Israel Police Commissioner Kobi Shabtai visits at a temporary roadblock on Highway 1 outside Jerusalem (credit: YONATAN SINDEL/FLASH90) Israel Police Commissioner Kobi Shabtai visits at a temporary roadblock on Highway 1 outside Jerusalem (credit: YONATAN SINDEL/FLASH90)

The Jerusalem District Court quickly approved the request, even though on Monday it had ordered the prosecution to provide an update on the police cellphone hacking allegations no later than 2:00 p.m. Tuesday.

The decision to seek a delay came as the prosecution has been on general notice of the issue for weeks and has faced a deadline since last Thursday.

The prosecution appeared so shaken up by the current situation, it was unclear what it would do minutes before the deadline.

It was unclear if the prosecution’s update on Sunday will lead to the trial restarting or if there will be an unspecified much longer delay fighting over whatever update the prosecution provides.

The prosecution is checking all relevant cellphones in Cases 1000 and 4000. It says no eavesdropping activities were taken or necessary in Case 2000 given that the key evidence was discovered in a court-approved physical search of former top Netanyahu aide Ari Harow’s cellphone.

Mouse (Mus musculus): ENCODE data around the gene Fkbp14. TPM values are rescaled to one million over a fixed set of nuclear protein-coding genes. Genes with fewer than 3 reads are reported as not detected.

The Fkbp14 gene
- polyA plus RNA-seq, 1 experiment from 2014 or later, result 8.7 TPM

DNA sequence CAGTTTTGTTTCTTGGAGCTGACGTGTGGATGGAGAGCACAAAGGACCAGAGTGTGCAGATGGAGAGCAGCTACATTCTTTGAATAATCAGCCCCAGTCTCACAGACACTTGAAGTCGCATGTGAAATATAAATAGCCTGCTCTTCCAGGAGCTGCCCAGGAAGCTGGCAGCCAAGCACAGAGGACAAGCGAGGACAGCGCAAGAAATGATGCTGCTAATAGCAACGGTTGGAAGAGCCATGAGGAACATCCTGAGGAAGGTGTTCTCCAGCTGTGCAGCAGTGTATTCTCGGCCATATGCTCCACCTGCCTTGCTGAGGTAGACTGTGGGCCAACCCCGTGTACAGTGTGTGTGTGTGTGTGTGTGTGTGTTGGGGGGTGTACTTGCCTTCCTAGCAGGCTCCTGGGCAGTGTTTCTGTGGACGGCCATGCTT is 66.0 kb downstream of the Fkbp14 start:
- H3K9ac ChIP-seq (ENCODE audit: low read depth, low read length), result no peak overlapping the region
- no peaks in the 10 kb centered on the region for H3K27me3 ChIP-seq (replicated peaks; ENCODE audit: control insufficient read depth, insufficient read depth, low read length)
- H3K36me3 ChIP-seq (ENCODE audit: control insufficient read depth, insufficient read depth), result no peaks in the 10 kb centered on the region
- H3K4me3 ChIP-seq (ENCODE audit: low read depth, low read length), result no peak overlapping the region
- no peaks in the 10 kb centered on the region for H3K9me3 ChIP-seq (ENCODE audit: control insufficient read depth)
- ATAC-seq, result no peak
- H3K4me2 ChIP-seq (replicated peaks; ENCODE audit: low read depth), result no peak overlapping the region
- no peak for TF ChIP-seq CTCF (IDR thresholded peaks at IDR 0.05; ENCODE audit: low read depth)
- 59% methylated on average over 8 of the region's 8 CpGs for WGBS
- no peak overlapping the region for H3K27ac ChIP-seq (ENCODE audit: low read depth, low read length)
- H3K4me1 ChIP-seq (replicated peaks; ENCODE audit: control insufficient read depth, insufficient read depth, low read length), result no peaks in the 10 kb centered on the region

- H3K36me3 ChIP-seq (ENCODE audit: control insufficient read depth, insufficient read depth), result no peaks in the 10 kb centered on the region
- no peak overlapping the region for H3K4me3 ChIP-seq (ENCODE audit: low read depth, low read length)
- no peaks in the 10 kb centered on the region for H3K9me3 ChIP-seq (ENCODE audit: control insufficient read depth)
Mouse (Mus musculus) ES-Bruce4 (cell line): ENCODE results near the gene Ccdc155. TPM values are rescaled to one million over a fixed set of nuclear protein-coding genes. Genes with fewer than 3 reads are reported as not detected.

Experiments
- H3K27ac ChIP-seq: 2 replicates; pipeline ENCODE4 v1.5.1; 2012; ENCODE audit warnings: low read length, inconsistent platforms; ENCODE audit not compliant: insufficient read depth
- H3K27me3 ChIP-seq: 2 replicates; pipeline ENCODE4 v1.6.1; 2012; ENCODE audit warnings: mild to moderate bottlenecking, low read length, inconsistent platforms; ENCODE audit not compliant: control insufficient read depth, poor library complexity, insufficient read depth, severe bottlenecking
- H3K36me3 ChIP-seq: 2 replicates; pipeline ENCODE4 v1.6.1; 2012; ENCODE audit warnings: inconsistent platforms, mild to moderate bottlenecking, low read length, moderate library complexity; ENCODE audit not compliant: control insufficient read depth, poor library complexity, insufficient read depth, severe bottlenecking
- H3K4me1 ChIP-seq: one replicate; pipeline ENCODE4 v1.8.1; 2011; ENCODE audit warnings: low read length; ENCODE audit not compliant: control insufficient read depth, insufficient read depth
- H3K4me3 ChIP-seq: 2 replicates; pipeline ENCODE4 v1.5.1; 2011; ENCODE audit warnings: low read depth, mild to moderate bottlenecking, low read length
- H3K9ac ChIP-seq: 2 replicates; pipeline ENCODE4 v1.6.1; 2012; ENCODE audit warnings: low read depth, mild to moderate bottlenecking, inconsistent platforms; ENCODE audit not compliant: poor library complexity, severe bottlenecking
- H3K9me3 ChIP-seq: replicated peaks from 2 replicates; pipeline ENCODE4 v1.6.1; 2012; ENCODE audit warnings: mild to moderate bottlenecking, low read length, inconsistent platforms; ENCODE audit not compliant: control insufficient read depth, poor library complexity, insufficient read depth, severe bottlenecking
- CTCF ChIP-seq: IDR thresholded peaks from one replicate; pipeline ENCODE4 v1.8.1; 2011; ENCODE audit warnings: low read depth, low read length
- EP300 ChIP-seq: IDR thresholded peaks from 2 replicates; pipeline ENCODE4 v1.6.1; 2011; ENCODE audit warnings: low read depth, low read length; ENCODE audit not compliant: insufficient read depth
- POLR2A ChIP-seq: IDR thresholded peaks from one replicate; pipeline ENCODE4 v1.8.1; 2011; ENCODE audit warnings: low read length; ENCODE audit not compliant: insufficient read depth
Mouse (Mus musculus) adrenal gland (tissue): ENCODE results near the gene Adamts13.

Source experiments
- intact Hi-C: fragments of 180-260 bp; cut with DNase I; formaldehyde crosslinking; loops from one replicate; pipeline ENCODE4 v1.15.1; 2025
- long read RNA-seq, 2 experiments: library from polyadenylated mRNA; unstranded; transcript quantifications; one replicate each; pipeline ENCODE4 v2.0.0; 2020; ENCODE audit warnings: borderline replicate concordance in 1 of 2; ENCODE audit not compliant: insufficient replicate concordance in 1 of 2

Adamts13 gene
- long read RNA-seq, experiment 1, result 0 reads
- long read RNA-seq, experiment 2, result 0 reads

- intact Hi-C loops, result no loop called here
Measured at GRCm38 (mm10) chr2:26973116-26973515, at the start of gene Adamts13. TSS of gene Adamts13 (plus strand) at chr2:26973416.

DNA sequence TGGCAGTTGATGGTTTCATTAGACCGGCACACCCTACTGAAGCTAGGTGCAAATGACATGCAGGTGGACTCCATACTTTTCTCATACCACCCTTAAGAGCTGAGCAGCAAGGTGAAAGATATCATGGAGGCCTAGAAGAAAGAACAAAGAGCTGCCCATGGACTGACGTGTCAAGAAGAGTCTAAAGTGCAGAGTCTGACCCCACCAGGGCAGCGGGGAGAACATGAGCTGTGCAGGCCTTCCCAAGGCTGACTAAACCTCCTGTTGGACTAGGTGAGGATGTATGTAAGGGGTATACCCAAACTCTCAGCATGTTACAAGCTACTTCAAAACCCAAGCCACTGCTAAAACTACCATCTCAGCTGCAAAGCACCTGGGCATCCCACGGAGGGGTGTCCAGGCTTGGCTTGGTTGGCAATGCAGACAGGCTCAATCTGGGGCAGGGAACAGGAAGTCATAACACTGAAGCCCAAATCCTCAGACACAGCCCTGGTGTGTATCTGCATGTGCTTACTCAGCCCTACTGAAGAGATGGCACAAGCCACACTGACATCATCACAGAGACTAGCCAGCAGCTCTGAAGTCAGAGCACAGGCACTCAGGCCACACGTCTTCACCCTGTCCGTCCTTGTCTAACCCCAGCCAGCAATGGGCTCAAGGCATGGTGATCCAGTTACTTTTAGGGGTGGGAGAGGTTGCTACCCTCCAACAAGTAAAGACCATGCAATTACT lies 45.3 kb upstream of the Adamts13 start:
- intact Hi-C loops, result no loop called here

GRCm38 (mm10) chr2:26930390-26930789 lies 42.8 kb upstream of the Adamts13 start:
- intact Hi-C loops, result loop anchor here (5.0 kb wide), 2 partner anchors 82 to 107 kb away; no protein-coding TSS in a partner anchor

But the defense has foreseen that it will not trust the prosecution’s findings and would demand that the NSO Group or some other outside authority do its own probe into the scandal.

On Monday, the testimony of Cable Authority legal adviser and witness Dana Neufeld finished an hour early when the court ordered the prosecution to provide an update on the police spying scandal by 2:00 p.m. Tuesday in place of an evening deadline.

Neufeld’s testimony was halted when the prosecution started to ask about text messages between her and Shlomo Filber, a former top Netanyahu aide turned state’s witness.

After losing two rounds of earlier arguments to halt hearing witnesses pending clarifications regarding the police cellphone hacking scandal, the defense finally convinced the judges that it would be unfair to let Neufeld refer to Filber’s texts, given that Filber’s texts may be at the center of the hacking saga.